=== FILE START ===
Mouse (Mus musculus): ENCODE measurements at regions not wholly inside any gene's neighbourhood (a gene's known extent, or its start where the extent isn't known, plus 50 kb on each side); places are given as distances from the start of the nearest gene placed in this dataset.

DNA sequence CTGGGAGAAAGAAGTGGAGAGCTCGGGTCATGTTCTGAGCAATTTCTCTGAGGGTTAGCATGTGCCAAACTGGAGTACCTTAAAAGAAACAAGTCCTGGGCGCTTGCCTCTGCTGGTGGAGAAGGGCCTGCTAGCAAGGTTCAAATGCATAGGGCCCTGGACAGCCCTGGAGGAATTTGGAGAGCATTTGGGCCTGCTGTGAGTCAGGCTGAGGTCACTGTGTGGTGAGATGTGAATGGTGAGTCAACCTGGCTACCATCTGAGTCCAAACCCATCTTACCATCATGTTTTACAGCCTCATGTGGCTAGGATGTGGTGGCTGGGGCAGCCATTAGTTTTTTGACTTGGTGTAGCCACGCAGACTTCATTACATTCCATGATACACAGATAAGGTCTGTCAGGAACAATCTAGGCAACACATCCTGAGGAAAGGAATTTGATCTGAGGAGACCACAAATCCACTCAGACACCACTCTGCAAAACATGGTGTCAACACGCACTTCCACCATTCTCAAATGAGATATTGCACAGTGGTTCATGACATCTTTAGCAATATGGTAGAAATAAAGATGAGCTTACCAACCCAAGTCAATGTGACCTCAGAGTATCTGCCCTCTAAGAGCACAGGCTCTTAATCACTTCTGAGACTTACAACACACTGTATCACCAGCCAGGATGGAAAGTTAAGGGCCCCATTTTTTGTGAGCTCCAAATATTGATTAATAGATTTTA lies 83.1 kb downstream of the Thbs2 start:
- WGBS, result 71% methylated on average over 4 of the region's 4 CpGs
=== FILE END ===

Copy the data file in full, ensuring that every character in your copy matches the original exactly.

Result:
Mouse (Mus musculus): ENCODE measurements at regions not wholly inside any gene's neighbourhood (a gene's known extent, or its start where the extent isn't known, plus 50 kb on each side); places are given as distances from the start of the nearest gene placed in this dataset.

DNA sequence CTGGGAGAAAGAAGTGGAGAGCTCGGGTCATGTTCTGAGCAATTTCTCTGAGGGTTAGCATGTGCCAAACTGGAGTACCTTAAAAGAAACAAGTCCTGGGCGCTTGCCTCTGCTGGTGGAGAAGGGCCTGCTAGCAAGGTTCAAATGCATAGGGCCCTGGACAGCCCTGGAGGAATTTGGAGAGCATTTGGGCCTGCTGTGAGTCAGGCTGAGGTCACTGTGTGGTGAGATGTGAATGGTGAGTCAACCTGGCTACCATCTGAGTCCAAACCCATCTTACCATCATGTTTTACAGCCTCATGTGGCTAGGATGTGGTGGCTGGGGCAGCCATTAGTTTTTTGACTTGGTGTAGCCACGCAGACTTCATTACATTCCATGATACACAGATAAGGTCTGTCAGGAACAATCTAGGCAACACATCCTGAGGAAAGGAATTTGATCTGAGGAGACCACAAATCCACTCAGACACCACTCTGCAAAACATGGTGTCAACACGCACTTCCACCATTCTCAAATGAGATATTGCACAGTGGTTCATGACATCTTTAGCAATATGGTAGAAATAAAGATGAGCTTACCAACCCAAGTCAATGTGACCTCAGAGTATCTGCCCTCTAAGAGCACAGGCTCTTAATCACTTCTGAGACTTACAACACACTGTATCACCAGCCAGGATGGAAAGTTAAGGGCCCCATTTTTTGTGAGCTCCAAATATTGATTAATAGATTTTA lies 83.1 kb downstream of the Thbs2 start:
- WGBS, result 71% methylated on average over 4 of the region's 4 CpGs